Learning to Speak Again
Duccio di Buoninsegna, Madonna and Child, ca. 1300, Metropolitan Museum of Art
“Poet’s prose is mostly about being a poet,” wrote Susan Sontag. It is in this sub-genre, as poet’s prose, that one can place Ben Lerner’s novels, perhaps next to Eileen Myles’ scorching Inferno. Lerner’s new book, The Topeka School is a sort of multi-voiced bildungsroman of Adam Gordon’s years growing up and coming into language as a poet in Topeka, Kansas with his two psychiatrist parents. Adam uses language in many permutations: the nonsensical ‘spread’ of rapid-fire points in high school debates, the appropriated language of freestyle local to his largely white high school, and the careful language of poetry.
“A poem is a mysterious pill,” writes Lerner. A poem is not the red pill, a paradigmatic object of the current culture of resentment and the switch into a far right view of the world. But what does a poem do? More expansively, what can language be and become? Here is one ars poetica offered here,
[Adam] wanted to be a poet because poems were spells, were shaped sound unmaking and remaking sense that inflicted and repelled violence and made you renowned, or renowned for being erased and could have other effects on bodies: put them to sleep or wake them, cause tears or other forms of lubrication, swelling, the raising of small hairs.
Adam is a divided self, as are so many teenagers. His conflict growing up is told simply through his haircut: his “hair is drawn into a ponytail while the sides of his head are shaved, a disastrous tonsorial compromise between the lefty household of his parents and the red state in which he was raised.” Adam’s division goes more deeply than that. What Lerner shows—what is most significant about this book—is how inescapable and cruel the trap of white masculinity and aggression is and the intense effort required to move past this to actual communication.
A major difference of this book from Lerner’s others is the apparent plurality of voices. The story is told from the perspectives of Adam and his parents, a seeming switch from the ‘autofiction’ of Lerner’s earlier books. This does not adequately explain what is happening in the book though. What we have instead, across all three voices, are echoes and repetitions of phrases, questions and images. Through an almost documentary question (what did my parents experience?) and, in one case, the visible machinations of the interview, something crafted comes through: a reiterated question about what the limits of language are. Late in the book, Adam starts to write a poem taking his father’s words and redistributing them across lines. “There was some kind of special power involved in repurposing language, redistributing the voices, changing the principle of patterning faint sparks of alternative meaning in the shadow of the original sense, the narrative,” Lerner writes. Essentially, we learn to write through others.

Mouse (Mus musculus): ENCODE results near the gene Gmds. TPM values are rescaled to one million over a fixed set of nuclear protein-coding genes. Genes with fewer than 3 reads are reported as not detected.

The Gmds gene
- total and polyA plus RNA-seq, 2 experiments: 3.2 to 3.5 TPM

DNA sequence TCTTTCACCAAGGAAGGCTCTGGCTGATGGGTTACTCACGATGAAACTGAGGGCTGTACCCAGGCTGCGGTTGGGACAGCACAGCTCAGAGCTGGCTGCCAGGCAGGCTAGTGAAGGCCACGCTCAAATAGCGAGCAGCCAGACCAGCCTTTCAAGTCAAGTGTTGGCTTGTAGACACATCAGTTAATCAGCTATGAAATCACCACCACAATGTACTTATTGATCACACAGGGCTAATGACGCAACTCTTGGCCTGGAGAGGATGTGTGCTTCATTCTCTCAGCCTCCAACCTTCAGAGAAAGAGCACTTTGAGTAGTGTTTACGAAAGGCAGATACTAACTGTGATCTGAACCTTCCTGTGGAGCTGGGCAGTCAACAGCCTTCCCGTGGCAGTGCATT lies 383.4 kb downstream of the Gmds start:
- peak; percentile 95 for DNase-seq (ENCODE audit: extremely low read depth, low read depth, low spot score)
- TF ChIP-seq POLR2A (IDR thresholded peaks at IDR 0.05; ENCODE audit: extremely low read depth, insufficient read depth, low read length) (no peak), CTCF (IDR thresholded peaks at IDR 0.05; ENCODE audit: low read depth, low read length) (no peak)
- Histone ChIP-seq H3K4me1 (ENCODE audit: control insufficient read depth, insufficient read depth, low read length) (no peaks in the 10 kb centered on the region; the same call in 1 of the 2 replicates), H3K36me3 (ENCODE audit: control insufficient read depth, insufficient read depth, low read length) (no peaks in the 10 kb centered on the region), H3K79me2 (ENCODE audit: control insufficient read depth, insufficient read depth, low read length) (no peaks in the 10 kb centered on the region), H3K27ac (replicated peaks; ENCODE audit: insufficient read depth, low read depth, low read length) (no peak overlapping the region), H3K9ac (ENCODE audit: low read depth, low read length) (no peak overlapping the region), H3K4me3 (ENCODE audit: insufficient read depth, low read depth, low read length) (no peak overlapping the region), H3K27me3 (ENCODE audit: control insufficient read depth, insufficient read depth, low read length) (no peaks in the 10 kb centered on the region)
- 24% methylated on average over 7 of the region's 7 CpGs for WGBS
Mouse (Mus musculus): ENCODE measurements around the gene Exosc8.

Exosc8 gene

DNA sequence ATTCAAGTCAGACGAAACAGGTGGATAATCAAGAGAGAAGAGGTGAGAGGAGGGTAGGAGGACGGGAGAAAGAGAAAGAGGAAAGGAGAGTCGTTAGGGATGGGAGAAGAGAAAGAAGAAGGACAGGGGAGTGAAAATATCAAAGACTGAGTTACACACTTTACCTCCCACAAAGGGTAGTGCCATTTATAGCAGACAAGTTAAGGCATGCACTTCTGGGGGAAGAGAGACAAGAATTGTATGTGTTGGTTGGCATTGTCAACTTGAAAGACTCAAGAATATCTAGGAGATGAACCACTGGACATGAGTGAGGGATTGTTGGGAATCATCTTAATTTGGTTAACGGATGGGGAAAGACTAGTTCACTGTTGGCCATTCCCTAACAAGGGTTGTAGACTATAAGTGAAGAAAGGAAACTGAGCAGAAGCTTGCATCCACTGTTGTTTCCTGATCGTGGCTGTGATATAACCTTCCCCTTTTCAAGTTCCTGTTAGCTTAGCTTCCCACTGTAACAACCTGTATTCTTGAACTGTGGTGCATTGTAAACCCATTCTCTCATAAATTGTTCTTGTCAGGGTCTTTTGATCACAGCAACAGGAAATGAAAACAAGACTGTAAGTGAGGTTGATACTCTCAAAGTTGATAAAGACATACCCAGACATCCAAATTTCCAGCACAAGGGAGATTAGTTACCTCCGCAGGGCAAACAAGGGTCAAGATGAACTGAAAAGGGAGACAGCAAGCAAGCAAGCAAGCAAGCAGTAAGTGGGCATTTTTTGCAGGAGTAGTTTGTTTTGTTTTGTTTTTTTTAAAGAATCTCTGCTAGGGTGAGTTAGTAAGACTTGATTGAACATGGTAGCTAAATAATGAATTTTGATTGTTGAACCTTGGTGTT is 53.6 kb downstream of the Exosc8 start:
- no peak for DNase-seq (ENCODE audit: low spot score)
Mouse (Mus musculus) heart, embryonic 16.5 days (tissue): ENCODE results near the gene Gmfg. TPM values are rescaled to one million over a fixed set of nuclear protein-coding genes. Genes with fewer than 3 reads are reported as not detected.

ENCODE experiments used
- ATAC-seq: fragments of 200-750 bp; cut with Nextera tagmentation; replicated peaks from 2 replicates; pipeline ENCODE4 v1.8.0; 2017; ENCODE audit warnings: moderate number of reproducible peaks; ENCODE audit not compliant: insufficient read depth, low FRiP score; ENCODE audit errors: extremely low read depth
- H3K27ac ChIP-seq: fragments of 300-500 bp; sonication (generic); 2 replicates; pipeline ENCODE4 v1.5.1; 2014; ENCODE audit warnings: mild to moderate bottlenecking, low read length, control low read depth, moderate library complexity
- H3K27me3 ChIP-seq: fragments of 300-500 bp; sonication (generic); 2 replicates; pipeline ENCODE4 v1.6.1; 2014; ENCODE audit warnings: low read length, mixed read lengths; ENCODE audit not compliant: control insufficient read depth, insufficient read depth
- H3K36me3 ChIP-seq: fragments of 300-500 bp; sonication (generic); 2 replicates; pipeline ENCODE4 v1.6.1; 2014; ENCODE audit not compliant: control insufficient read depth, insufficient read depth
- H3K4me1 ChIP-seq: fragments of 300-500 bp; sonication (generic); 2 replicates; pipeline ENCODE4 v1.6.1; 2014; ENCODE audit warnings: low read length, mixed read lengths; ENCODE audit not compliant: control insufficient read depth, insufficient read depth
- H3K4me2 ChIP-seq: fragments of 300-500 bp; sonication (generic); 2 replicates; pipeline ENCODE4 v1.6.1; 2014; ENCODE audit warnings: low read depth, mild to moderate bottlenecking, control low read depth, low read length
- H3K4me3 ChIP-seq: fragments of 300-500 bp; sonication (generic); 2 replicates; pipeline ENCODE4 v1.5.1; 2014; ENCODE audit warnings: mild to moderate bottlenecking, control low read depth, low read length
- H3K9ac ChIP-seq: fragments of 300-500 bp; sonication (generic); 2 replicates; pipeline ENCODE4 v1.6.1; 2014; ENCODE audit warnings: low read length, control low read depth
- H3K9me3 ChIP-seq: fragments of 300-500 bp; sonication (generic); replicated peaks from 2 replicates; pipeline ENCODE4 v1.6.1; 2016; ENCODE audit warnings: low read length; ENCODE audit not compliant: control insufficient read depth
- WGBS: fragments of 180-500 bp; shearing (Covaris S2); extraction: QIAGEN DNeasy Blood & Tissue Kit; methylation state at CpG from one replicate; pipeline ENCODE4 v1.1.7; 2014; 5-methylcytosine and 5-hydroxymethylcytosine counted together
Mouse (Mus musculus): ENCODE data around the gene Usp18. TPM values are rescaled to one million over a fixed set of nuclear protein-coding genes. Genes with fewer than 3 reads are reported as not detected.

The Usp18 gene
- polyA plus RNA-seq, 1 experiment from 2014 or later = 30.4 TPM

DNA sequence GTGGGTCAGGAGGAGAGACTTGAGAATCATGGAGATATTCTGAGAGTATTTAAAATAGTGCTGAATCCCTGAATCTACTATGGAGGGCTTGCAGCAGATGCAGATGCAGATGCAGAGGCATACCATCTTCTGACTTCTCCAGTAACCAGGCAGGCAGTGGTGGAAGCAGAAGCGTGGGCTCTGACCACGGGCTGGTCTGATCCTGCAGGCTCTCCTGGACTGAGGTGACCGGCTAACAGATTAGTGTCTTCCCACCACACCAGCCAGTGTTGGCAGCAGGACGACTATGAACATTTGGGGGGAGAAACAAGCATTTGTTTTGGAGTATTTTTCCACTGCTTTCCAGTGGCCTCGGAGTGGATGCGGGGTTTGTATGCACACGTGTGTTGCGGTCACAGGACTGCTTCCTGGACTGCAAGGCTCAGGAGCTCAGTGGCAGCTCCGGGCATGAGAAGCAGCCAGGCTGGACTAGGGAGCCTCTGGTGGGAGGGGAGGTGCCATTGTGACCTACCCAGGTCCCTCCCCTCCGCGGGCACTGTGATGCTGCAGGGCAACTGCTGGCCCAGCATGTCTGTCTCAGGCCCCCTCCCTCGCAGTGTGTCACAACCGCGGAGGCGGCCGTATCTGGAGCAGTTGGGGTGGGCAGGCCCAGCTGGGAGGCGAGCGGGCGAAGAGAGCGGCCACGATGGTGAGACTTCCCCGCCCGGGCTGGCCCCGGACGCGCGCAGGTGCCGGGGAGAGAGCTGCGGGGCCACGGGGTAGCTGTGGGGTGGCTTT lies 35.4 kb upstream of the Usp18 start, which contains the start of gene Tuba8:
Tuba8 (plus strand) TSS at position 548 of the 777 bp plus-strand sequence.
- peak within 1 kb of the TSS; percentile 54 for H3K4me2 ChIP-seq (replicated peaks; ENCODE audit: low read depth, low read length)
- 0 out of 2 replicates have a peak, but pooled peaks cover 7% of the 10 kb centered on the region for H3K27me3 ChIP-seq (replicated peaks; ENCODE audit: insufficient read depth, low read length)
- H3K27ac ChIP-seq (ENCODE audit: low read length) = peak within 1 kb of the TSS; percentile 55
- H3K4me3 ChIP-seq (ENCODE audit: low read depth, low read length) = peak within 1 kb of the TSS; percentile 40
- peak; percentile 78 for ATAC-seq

Here we come back to how poetry is magic. For living in the present, for understanding our collective and individual traumas, the past can be useful. Lerner comes back to his beginnings in the land of Fred Phelps and the Kochs to make language for the difficult moment in which he and we find ourselves, one in which speech has often moved far away from meaning. This is a conceptual book, in the sense that it is “about being a poet” and focuses on what language does. It is also a political and helpful one, helping us to think about how meaning (re)making actually can happen for all of us.
A Note: The Susan Sontag quotation comes from her essay “A Poet’s Prose,” in Where The Stress Falls (2001).
Some Additional Reading: Alongside The Topeka School, I recommend reading I’m Afraid of Men by Vivek Shraya for a complementary dissection of the traps of performed masculinity and forced conformity. As well, for a consideration of how to write about whiteness, see this article by Claudia Rankine. Of course, as noted earlier, I would also always recommend Inferno by Eileen Myles.